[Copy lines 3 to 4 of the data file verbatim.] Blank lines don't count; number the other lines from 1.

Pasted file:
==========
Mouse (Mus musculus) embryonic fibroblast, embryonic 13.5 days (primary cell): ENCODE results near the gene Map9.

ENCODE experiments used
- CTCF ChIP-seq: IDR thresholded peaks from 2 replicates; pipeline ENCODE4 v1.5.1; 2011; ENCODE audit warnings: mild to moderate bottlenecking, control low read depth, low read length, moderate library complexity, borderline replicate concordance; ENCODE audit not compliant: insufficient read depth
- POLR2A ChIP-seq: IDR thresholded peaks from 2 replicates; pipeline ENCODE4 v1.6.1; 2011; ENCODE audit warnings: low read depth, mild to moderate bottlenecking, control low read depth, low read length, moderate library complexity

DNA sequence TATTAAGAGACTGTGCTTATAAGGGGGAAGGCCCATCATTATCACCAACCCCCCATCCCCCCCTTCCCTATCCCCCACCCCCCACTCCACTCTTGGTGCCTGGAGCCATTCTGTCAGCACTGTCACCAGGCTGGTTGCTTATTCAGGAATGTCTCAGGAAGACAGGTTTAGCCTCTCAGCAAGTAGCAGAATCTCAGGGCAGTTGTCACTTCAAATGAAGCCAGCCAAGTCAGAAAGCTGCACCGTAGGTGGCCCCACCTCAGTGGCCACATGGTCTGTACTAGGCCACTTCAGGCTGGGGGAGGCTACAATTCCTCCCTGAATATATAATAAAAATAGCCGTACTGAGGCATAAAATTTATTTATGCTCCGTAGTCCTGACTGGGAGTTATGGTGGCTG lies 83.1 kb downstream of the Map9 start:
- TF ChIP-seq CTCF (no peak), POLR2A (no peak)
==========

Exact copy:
- CTCF ChIP-seq: IDR thresholded peaks from 2 replicates; pipeline ENCODE4 v1.5.1; 2011; ENCODE audit warnings: mild to moderate bottlenecking, control low read depth, low read length, moderate library complexity, borderline replicate concordance; ENCODE audit not compliant: insufficient read depth
- POLR2A ChIP-seq: IDR thresholded peaks from 2 replicates; pipeline ENCODE4 v1.6.1; 2011; ENCODE audit warnings: low read depth, mild to moderate bottlenecking, control low read depth, low read length, moderate library complexity